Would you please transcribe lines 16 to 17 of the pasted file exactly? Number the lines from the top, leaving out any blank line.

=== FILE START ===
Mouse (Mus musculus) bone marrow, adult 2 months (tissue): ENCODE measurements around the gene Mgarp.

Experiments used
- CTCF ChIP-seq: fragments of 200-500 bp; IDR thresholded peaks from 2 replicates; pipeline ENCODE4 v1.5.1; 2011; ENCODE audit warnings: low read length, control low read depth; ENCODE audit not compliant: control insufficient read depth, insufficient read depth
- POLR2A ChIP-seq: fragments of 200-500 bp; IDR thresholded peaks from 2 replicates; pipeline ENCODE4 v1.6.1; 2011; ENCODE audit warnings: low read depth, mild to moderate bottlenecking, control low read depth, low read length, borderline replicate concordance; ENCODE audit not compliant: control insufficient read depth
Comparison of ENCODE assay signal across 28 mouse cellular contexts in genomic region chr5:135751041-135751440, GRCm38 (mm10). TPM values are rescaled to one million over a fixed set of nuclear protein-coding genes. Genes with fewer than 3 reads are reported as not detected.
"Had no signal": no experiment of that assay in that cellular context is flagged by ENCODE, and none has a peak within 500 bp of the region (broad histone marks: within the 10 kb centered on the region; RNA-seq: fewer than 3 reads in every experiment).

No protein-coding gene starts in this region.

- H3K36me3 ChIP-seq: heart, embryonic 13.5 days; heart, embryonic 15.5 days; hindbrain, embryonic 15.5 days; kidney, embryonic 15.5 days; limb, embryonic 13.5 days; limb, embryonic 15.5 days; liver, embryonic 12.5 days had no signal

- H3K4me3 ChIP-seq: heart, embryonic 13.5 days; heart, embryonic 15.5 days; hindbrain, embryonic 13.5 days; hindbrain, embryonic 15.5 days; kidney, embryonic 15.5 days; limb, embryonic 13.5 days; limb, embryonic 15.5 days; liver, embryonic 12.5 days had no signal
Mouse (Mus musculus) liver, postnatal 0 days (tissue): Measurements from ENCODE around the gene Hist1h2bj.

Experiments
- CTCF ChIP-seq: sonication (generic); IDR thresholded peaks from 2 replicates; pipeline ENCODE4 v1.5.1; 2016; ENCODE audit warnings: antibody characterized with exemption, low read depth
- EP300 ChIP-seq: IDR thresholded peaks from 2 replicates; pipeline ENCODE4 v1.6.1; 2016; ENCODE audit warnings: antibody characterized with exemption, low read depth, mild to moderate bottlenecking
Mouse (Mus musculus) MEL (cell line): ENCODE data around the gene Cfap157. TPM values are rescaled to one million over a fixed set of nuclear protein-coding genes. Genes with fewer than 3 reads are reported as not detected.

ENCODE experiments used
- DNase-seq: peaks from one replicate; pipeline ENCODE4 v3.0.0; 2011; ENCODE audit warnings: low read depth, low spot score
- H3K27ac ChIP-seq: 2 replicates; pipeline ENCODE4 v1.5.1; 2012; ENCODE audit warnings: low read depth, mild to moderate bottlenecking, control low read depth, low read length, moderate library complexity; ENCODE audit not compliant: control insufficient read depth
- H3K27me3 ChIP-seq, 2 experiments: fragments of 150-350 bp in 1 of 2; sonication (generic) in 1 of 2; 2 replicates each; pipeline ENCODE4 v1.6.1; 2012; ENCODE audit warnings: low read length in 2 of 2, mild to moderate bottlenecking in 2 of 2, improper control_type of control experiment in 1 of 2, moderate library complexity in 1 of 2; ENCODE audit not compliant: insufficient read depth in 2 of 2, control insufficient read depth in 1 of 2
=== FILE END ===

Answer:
- DNase-seq: peaks from one replicate; pipeline ENCODE4 v3.0.0; 2011; ENCODE audit warnings: low read depth, low spot score
- H3K27ac ChIP-seq: 2 replicates; pipeline ENCODE4 v1.5.1; 2012; ENCODE audit warnings: low read depth, mild to moderate bottlenecking, control low read depth, low read length, moderate library complexity; ENCODE audit not compliant: control insufficient read depth